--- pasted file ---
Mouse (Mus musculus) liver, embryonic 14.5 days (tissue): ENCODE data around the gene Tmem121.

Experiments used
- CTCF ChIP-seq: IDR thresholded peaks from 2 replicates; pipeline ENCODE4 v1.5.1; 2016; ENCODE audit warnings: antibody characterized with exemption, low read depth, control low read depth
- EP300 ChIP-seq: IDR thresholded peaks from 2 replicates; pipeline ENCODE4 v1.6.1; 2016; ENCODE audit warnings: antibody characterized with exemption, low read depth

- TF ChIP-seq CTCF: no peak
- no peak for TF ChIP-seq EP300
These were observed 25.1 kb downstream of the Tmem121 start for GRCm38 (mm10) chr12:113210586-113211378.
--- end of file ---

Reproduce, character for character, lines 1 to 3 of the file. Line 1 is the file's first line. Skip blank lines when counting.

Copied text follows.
Mouse (Mus musculus) liver, embryonic 14.5 days (tissue): ENCODE data around the gene Tmem121.

Experiments used
- CTCF ChIP-seq: IDR thresholded peaks from 2 replicates; pipeline ENCODE4 v1.5.1; 2016; ENCODE audit warnings: antibody characterized with exemption, low read depth, control low read depth